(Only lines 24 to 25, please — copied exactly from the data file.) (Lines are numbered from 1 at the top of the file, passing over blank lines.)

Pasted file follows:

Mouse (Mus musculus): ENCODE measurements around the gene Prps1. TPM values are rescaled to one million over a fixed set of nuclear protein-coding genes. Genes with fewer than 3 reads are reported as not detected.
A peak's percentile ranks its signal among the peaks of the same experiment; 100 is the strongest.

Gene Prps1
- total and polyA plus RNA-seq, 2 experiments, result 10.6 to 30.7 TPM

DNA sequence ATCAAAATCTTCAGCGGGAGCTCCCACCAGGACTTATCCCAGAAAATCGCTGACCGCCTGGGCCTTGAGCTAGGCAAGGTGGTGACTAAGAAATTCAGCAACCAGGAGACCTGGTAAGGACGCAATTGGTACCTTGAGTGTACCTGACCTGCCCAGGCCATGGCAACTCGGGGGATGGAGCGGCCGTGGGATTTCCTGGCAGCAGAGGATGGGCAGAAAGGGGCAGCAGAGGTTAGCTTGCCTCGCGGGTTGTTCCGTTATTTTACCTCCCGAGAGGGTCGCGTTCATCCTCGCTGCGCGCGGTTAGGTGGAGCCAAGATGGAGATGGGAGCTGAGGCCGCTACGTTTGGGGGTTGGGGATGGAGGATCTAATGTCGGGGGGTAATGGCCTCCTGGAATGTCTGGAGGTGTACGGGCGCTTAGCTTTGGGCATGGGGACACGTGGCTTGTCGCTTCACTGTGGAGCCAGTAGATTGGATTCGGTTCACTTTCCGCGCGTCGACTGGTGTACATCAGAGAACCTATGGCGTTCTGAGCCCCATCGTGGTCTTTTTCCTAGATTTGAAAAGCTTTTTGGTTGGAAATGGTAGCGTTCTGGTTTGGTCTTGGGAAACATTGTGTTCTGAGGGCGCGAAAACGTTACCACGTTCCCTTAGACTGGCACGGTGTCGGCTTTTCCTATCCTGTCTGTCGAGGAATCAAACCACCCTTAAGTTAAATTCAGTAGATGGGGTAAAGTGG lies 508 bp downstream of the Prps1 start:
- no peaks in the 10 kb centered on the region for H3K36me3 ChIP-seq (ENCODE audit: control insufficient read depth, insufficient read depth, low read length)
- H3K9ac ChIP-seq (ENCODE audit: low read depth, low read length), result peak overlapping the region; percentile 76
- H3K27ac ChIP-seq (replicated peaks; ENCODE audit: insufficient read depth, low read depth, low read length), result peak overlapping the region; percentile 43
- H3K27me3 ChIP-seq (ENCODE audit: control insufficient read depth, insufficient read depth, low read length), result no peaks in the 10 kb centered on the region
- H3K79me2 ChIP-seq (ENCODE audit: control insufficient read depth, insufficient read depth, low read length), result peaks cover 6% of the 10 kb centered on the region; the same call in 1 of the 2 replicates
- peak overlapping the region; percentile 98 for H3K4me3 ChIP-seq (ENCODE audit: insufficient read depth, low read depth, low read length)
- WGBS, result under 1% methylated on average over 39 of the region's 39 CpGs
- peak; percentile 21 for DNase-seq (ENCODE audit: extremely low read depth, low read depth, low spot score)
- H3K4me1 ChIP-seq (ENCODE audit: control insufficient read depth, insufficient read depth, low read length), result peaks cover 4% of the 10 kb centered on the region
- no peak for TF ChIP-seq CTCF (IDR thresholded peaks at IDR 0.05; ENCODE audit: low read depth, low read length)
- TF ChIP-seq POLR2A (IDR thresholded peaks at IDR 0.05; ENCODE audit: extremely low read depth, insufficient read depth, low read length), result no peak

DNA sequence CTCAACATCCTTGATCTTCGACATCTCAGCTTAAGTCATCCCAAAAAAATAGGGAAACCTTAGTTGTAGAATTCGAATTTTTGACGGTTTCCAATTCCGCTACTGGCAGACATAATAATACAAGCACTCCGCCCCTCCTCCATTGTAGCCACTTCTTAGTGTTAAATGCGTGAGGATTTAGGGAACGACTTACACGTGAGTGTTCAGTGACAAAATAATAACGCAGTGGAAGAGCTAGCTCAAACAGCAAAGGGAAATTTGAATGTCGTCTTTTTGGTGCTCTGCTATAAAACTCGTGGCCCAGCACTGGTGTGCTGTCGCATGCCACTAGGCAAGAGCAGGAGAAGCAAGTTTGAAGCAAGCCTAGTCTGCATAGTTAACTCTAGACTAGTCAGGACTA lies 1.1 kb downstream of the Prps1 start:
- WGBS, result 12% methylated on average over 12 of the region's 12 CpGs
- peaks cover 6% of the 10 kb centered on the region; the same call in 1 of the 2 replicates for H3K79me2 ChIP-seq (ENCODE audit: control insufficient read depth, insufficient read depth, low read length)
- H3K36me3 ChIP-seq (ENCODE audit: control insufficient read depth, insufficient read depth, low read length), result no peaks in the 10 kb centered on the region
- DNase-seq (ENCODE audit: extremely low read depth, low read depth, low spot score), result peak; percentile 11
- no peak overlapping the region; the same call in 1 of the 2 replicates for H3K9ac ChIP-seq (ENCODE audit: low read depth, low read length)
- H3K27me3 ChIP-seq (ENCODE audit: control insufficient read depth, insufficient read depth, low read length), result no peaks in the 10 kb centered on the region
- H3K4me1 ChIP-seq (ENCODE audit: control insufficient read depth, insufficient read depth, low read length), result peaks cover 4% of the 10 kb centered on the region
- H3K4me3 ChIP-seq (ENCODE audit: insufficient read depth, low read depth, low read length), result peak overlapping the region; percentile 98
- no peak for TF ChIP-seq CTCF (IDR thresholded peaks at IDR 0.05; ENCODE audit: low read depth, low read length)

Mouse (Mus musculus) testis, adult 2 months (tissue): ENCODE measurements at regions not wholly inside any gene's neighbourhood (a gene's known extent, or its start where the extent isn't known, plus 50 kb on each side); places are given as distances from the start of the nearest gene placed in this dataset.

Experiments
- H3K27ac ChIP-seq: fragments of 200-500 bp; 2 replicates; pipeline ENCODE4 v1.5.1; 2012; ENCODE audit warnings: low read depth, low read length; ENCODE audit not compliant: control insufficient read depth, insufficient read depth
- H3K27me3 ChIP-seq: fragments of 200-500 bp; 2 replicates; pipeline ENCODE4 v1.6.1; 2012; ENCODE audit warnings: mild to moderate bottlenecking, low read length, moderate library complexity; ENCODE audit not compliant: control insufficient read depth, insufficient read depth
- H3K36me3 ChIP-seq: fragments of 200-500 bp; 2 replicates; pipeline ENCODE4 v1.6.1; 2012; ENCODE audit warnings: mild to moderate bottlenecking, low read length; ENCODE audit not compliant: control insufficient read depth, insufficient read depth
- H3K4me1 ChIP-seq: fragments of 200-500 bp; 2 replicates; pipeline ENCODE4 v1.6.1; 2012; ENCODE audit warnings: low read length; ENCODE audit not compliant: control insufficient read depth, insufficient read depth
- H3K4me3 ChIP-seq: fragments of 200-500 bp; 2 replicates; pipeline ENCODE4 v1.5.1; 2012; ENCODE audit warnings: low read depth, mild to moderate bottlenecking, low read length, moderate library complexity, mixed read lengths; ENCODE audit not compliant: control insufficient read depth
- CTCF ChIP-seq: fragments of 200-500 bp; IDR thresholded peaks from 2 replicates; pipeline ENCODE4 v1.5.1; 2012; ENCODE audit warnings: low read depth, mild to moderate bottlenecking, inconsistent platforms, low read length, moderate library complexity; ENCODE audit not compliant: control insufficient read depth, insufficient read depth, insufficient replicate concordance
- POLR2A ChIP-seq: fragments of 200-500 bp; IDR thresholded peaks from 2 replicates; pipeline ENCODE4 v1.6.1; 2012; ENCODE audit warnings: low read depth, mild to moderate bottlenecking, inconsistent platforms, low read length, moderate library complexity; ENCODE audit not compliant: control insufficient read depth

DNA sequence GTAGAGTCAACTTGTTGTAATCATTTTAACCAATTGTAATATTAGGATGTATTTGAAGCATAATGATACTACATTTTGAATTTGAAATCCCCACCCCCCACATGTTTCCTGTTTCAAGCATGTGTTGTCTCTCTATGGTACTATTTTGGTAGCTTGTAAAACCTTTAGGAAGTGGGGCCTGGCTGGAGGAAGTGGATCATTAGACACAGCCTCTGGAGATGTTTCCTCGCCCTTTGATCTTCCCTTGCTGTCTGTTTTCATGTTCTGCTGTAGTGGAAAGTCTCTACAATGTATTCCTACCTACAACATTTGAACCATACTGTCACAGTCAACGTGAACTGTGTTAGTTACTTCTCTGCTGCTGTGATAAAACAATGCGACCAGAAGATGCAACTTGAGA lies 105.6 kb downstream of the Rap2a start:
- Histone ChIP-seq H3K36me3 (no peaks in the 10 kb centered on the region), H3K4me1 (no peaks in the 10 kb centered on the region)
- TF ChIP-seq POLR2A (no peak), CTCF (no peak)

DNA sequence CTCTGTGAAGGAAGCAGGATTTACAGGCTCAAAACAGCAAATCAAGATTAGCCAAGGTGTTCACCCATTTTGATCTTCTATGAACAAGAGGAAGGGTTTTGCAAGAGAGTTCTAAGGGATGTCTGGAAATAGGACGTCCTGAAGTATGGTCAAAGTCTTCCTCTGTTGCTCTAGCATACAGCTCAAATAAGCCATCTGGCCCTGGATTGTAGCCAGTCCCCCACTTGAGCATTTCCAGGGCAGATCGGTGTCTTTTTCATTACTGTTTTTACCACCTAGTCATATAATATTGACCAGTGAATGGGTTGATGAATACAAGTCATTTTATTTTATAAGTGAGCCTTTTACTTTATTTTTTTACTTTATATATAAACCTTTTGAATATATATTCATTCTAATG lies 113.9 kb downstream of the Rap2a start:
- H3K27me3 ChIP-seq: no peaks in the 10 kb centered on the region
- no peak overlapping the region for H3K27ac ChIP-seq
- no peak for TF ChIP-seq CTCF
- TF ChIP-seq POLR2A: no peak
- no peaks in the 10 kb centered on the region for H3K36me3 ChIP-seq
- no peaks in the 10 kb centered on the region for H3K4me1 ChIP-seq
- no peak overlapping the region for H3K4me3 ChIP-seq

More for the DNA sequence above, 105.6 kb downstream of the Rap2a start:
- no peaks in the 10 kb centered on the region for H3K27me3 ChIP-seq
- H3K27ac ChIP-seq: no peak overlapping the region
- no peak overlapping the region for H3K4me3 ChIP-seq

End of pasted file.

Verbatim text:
- H3K4me1 ChIP-seq (ENCODE audit: control insufficient read depth, insufficient read depth, low read length), result peaks cover 4% of the 10 kb centered on the region
- H3K4me3 ChIP-seq (ENCODE audit: insufficient read depth, low read depth, low read length), result peak overlapping the region; percentile 98